Those in the 25-45 year old age group have had some major economic events occur over their life times. They witnessesed 911 and the economic turmoil that followed. The felt the effects of the recession that followed the market crash of 2008. The fallout of these events has shaped how this demographic views savings and investment. Those born between 1980 and 1994 are known as Millennials or Gen Y. They are currently aged 26-40 years old. The demographic also includes the tail end on Gen X.

Views on Investment

  • The fallout from events as they grew up has seen this demographic adopt an increasingly global mindset concerning investments. However, this generation does not just invest in just anything. Social responsibility and the environment is playing an increasing role in where and how this demographic invests its money. Their investment philosophy is that "the investment must enrich not only themselves, but the world around them."
  • They are distrustful of any financial advice from financial advisers or their parents. Many of this group prefer to trust their own instincts or rely on their friends when making decisions about investing money. Financial advisers are considered salespeople, looking out for only their own interests.
  • If Millennials are going to invest in an organization, then they will need a personal connection with the organization. Despite having mobile technology to manage and invest their money, the personal connection is not trumped. Millennials need to feel like they are valued. They expect the information about their investments to be instantly accessible.
  • Venture Capitalist Richard Vibert of Arbor Ventures discussed this age group's attitude to investment, "Investing has radically changed since my parent's generation, they thought in terms of saving from a young age to buy a house. Our generation is more interested in investing in assets like cryptocurrency and in real estate in another country that you can buy via an online platform, rather than owning a home."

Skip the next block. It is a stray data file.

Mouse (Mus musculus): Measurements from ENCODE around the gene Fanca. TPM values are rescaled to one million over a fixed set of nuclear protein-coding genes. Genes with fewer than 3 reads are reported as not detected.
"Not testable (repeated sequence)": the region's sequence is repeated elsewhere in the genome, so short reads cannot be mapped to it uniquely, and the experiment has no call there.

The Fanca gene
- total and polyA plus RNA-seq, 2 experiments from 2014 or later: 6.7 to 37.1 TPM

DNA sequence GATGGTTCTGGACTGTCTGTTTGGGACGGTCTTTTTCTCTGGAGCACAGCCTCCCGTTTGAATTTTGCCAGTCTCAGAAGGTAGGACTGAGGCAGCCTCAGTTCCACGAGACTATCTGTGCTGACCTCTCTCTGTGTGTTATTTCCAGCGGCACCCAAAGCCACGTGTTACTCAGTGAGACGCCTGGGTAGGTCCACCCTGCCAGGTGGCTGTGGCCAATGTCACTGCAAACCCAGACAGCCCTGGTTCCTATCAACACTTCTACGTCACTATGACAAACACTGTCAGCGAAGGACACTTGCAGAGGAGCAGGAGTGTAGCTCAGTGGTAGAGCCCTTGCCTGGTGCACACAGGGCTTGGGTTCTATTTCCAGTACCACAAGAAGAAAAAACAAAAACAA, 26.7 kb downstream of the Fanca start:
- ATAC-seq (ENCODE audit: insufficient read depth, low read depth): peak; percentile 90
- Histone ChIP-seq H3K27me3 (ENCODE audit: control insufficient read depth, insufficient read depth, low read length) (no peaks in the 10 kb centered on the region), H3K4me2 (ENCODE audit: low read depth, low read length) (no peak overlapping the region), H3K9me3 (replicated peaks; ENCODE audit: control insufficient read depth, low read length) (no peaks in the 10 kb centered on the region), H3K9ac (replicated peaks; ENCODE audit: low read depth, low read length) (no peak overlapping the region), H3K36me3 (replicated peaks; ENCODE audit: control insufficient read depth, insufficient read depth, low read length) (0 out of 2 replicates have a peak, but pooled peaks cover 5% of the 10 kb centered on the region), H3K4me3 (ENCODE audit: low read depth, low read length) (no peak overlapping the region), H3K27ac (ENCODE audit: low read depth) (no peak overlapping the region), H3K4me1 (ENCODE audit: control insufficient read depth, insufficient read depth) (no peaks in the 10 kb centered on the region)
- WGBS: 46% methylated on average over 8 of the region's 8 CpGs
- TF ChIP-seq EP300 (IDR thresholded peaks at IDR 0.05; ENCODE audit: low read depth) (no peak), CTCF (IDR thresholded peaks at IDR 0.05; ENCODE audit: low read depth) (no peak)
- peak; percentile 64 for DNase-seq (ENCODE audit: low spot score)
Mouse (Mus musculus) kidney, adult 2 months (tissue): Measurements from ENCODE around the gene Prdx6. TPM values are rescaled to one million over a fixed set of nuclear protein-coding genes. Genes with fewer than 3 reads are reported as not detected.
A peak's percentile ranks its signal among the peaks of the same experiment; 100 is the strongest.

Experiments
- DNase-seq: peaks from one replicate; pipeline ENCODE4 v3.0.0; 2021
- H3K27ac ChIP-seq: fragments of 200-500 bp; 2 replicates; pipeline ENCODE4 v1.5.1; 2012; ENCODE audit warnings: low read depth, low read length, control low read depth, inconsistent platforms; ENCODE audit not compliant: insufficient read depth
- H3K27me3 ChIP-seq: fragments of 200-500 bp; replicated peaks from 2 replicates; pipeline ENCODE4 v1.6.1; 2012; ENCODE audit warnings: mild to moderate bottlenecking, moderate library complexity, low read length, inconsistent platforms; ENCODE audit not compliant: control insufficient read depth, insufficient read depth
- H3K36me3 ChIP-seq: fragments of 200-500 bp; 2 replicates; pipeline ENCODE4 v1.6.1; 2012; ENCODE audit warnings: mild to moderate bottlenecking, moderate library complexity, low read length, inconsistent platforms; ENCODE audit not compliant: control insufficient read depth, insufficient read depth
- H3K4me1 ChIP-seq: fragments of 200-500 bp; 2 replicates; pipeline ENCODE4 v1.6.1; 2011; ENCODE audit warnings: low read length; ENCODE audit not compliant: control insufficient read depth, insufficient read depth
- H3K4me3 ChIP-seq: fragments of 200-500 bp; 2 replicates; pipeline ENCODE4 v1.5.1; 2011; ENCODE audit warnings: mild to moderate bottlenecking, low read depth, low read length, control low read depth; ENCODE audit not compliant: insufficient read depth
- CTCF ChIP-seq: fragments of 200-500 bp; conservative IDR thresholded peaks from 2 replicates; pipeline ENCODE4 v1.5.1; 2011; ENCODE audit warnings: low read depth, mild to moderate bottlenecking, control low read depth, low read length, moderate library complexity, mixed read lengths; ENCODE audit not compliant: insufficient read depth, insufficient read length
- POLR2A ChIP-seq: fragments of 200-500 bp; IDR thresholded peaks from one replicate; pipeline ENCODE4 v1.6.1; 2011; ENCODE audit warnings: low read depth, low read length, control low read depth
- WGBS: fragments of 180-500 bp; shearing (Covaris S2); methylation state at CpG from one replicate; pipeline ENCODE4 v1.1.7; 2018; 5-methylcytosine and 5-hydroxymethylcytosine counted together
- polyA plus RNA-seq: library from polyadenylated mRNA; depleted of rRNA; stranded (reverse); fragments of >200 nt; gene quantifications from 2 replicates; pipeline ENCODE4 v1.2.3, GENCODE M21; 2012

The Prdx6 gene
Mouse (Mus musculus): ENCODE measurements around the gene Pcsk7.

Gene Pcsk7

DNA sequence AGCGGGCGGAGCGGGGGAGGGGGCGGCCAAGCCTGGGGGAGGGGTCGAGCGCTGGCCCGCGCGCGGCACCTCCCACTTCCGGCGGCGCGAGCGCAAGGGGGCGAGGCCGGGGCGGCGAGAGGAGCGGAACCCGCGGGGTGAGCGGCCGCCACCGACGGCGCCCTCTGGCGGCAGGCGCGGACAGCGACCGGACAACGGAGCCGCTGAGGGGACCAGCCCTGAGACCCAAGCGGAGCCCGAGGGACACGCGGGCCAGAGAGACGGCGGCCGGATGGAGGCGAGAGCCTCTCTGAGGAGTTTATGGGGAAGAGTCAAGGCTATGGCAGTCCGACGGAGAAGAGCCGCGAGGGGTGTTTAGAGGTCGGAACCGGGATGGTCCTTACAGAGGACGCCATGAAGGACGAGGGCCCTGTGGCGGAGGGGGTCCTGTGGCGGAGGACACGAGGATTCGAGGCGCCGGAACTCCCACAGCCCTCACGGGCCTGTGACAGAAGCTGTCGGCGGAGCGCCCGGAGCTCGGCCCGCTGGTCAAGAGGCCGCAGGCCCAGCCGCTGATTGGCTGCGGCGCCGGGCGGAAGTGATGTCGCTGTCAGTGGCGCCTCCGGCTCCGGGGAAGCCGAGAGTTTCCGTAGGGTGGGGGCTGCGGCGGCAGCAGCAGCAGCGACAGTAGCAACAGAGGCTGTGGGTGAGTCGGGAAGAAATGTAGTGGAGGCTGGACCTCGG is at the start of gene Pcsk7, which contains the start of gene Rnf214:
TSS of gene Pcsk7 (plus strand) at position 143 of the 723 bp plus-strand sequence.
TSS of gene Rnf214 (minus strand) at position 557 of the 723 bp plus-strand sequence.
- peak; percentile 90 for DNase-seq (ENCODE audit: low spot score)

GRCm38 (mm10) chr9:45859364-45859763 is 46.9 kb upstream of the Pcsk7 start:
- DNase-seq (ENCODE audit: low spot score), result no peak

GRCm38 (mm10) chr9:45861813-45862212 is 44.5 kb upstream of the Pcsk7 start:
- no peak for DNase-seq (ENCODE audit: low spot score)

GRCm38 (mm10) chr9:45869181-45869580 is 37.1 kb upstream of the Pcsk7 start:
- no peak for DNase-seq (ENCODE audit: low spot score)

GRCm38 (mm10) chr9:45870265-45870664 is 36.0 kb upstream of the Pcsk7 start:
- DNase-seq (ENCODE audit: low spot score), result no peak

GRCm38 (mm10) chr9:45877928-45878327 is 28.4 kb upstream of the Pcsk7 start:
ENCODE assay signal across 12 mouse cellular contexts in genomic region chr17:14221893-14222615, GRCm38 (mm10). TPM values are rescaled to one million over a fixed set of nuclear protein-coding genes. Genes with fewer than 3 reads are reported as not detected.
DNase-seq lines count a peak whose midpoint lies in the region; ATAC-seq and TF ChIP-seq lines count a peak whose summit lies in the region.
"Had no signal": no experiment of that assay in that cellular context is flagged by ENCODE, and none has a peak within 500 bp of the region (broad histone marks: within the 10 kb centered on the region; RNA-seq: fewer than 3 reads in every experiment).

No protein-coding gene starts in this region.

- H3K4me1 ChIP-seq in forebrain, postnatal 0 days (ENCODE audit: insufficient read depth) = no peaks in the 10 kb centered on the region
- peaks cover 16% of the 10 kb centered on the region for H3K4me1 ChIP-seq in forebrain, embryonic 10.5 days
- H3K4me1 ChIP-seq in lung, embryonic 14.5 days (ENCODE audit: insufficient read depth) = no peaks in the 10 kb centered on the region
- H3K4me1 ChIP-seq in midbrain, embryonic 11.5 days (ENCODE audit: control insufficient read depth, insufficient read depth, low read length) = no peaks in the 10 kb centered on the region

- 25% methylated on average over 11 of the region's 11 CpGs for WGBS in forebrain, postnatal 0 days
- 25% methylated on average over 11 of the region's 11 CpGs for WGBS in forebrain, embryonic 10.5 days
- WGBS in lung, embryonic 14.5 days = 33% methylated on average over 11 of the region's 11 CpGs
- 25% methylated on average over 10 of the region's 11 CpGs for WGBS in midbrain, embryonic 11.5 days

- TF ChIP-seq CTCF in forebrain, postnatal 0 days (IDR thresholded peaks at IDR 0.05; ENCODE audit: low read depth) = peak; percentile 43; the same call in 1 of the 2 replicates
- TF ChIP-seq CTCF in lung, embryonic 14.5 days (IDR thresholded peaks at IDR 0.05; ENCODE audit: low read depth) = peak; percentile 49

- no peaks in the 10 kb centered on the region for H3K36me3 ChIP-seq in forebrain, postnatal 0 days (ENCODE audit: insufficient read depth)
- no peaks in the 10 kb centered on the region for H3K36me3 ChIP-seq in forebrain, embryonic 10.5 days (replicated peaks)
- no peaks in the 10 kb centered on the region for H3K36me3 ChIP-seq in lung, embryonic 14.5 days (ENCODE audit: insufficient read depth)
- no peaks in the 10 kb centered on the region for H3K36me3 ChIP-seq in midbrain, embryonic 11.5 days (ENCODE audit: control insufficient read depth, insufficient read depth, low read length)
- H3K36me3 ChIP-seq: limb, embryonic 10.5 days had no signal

• Due to the economic turmoil during their formative years, this generation is risk adverse. They have a cautious approach to investment. 30% of Millennials consider cash their favorite investment, all other generations preferred stocks.
  • When this demographic decides to invest, they like to keep it simple. They are one of the main reasons for the push toward index mutual funds.

Views on Savings

  • The women of this generation are more likely to be frugal, placing a high emphasis on savings, while the men are more likely to be attracted to material things.
  • RBC venture capitalist, Ai Ling Toh, explains the attitudes to savings in this age group, "The older generation focused completely on building wealth and their businesses, the younger people I work with think more about themselves, their lifestyle and finding a purpose for their lives."
  • The pension schemes and savings rates that were available to their parents are no longer available to this generation. While they still want to buy their first home, they see at as a home, not the investment that their parents considered it. This group is worried about its financial future but currently would rather spend money traveling. They expect that they will work well into their retirement years, with any pension funding, not this 60+ lifestyle, but a "social care plan for their final years."